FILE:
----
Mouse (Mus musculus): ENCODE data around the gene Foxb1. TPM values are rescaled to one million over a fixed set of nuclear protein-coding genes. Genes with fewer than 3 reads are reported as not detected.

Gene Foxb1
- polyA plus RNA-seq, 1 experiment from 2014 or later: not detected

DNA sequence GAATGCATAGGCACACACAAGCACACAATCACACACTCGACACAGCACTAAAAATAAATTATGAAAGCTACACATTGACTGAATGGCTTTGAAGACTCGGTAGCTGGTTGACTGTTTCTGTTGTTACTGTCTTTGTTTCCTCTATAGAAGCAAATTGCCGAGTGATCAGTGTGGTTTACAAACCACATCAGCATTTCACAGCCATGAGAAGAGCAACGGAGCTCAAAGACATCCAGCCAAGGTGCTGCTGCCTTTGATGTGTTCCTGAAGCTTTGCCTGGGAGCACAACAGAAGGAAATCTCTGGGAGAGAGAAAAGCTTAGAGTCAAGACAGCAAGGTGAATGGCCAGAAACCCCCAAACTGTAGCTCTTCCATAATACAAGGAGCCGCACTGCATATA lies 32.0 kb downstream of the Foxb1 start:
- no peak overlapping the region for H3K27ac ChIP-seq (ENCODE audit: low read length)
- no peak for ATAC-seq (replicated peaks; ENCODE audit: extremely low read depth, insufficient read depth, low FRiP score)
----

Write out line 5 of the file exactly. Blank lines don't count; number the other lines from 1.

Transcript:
- no peak overlapping the region for H3K27ac ChIP-seq (ENCODE audit: low read length)